Skip to content

Steps To Being A Good Pacer At An Ultra

Steps To Being A Good Pacer At An Ultra Trail Running Run Tri Bike Magazine

Running an ultra takes a lot of training, gear and planning. Part of that planning is identifying crew and pacers. Another part is to ensure that they are in the right place at the right time and are able to work with you during the race. This means that the pacers need to be just as ready as the athlete. As you will see in these steps to being a good pacer, there are certain must-haves that will allow your pacers to help you achieve your finish line goals.

Steps To Being A Good Pacer

Step 1: Be Physically Ready To Complete Your Segment Of The Race

When an athlete asks you to pace them at an ultra, they are putting their race in your hands and you need to be prepared to cover the distance and do so comfortably.Β  For example, if you’ve been asked to pace for 20 miles your fitness should fit that distance. By being prepared for this distance you can allow the athlete to follow their race plan without having to stop/slow down to help you. Remember, that you’re there to help them and not the other way around.

Write a training plan, if you need to, that will give you the opportunity to be physically ready and rested (don’t forget you should taper as well.) Putting yourself in a position to cover your agreed upon distance will set your athlete up for success on race day.

Step 2: Talk To Your Athlete Before The Race

This may seem like a no-brainer, but it’s extremely important. Don’t make the one time you chat with your athlete be the moment they asked you to pace. Set up opportunities to go on training runs with them and ask them questions. A few questions to ask before race day are:

  • Where do you want me to be when we are running? In front of you? Behind you?
  • What is your hydration/nutrition plan so I can make sure your eating/drinking during the event?
  • What is your ultimate goal?

These types of questions allow you to understand what you need to do as the pacer. As training for the event unfolds, things will change and you should be asking your athlete these questions regularly before race day. Staying in-touch and in-tune with your athlete gives you the best opportunity to be the best pacer possible.

Step 3: Talk To Your Athlete During The Race

Again, another step to being a good pacer that may seem obvious but if you don’t remind yourself to do this you can find yourself in complete silence for long stretches. Running an ultra can lead to long miles/hours in the dark and having a companion is a tremendous help, unless that companion is silent.

Talking to your athlete takes their mind off the event and allows time to pass by faster than it would if in silence. Feel free to tell stories and jokes but also remember to ask them questions about pace, hydration, nutrition, gear and how their feet are feeling. Being connected through conversation allows you to gauge where the athlete is and provide feedback to the next pacer, if there is one.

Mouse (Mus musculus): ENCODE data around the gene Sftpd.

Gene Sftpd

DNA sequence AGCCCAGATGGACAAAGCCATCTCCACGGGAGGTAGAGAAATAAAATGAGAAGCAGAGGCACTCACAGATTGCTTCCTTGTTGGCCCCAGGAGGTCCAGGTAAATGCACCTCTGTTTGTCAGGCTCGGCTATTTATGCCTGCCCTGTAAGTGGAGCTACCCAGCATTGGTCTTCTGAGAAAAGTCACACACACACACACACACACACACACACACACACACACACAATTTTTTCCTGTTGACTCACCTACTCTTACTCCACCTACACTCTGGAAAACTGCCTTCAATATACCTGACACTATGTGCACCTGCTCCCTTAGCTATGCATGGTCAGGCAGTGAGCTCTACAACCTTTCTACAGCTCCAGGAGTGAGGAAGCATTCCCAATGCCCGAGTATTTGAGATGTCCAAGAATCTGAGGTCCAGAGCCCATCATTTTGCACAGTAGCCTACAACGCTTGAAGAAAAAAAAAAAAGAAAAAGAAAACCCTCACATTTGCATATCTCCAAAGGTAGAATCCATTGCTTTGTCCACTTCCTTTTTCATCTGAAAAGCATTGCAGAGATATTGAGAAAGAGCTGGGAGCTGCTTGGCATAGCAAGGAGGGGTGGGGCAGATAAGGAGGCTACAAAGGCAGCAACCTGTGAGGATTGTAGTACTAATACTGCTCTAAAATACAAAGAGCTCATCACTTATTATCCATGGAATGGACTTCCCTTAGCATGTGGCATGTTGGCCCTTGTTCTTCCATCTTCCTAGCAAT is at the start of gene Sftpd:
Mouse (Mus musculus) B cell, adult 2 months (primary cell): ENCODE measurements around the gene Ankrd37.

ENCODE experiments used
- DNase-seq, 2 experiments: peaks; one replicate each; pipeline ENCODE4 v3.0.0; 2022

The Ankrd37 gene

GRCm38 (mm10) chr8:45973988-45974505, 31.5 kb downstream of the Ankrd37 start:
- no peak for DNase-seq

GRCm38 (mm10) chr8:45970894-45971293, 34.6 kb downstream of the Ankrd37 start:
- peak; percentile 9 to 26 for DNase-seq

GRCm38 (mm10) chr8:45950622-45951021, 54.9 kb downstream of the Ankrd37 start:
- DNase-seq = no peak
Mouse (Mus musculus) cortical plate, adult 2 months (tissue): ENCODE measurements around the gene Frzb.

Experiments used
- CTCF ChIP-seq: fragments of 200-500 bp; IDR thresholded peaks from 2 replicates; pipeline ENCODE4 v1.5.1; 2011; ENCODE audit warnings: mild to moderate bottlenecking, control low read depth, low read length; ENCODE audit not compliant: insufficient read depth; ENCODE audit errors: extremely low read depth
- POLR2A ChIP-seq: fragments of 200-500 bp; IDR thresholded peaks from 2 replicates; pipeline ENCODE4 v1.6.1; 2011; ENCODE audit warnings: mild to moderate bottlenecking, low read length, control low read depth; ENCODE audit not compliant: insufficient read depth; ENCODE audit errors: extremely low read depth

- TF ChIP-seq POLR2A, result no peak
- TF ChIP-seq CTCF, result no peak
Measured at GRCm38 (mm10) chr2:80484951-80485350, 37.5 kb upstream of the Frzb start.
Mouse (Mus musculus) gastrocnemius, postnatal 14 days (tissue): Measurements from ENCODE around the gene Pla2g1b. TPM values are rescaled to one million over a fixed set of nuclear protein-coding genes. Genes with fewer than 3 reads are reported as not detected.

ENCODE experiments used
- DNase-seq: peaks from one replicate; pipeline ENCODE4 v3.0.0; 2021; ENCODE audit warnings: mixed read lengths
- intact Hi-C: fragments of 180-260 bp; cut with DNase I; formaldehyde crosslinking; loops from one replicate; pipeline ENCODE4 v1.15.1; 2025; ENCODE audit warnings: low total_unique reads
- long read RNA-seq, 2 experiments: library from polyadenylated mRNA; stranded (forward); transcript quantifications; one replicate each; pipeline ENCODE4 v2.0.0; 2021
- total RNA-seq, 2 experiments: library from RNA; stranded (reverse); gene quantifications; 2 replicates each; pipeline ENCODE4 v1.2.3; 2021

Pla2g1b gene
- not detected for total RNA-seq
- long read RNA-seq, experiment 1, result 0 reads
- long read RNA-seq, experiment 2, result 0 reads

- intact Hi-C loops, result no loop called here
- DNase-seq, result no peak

Step 4: Pack Your Gear As If You Are The Athlete

Regardless of distance, your gear needs to be prepared as if you are the athlete. Remember, that your goal is set your athlete up for success on race day and you cannot do that if your gear falters. Don’t wait until the last minute to ensure that your gear is ready. This will set you up for failure. Be prepared ahead of time and remove your anxiety and the anxiety of the athlete.

Look over your shoes, socks, clothing options, hydration vest, flasks, nutrition, hydration, sun screen, hat, sunglasses and more. Be sure that your gear won’t fail you and cause your athlete to have to wait on you.

If you’re wondering if you have all the necessities covered, take a look at this checklist and you’ll be sure to have everything you need.

Step 5: Put Your Athlete Above All Else

You were asked to pace because the athletes trusts you to help them achieve their goals. This is not a responsibility to take lightly. Do everything you can to ensure their success. This might mean handing over your favorite nutrition bar because they have a need for something savory. You may have to sacrifice your jacket because they are cold. There might be a time when you tell them that you’re not able to go any further.

I am not advocating that you put yourself in a dangerous position. If you’re not feeling up to the task, bow out gracefully and allow the athlete to continue in their race. Remember that this is their race and not yours. Take a step back and allow the athlete to shine, with your help.

I have paced numerous times at varying distances, terrains and climates. I made sure that I was ready to cover the distance regardless of outside factors. I’ve sacrificed gloves and nutrition as well as gone on training runs in the middle of the night. Being able to tell stories and jokes has put my athlete in a position for success. Sometimes that means being a hard ass and other times being empathic. Through it all I knew I was ready to pace, because I took the steps to being a good pacer.

Facebook
Twitter
LinkedIn
Email
Print
Jason Bahamundi Run Tri Bike Magazine Owner Triathlete Ultra Runner Trail Runner

Jason Bahamundi is a co-owner of Run Tri Bike. He has been competing in endurance sports since 2007 with (8) Ironman Finishes, (8) 100-Mile Finishes and a 250-mile finish. His goal is to have fun while competing and provide support to those who are just getting started.